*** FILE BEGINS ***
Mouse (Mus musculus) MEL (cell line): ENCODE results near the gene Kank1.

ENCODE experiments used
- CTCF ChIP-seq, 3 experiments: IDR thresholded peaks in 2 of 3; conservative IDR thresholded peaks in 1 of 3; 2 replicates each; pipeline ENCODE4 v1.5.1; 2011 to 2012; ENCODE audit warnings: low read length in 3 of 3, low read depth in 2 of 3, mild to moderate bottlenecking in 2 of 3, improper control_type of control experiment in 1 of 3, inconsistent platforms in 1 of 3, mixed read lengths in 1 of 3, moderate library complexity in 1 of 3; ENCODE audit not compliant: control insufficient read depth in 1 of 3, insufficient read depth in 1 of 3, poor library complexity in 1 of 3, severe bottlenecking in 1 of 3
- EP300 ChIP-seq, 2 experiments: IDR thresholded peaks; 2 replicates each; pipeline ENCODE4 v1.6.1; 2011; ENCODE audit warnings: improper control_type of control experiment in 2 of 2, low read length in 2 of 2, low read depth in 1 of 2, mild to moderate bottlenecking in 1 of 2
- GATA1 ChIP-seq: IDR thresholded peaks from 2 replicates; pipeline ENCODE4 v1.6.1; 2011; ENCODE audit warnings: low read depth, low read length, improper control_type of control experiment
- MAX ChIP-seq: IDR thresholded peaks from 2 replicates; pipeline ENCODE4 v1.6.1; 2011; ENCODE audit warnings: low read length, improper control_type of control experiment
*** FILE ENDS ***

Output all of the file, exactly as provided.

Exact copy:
Mouse (Mus musculus) MEL (cell line): ENCODE results near the gene Kank1.

ENCODE experiments used
- CTCF ChIP-seq, 3 experiments: IDR thresholded peaks in 2 of 3; conservative IDR thresholded peaks in 1 of 3; 2 replicates each; pipeline ENCODE4 v1.5.1; 2011 to 2012; ENCODE audit warnings: low read length in 3 of 3, low read depth in 2 of 3, mild to moderate bottlenecking in 2 of 3, improper control_type of control experiment in 1 of 3, inconsistent platforms in 1 of 3, mixed read lengths in 1 of 3, moderate library complexity in 1 of 3; ENCODE audit not compliant: control insufficient read depth in 1 of 3, insufficient read depth in 1 of 3, poor library complexity in 1 of 3, severe bottlenecking in 1 of 3
- EP300 ChIP-seq, 2 experiments: IDR thresholded peaks; 2 replicates each; pipeline ENCODE4 v1.6.1; 2011; ENCODE audit warnings: improper control_type of control experiment in 2 of 2, low read length in 2 of 2, low read depth in 1 of 2, mild to moderate bottlenecking in 1 of 2
- GATA1 ChIP-seq: IDR thresholded peaks from 2 replicates; pipeline ENCODE4 v1.6.1; 2011; ENCODE audit warnings: low read depth, low read length, improper control_type of control experiment
- MAX ChIP-seq: IDR thresholded peaks from 2 replicates; pipeline ENCODE4 v1.6.1; 2011; ENCODE audit warnings: low read length, improper control_type of control experiment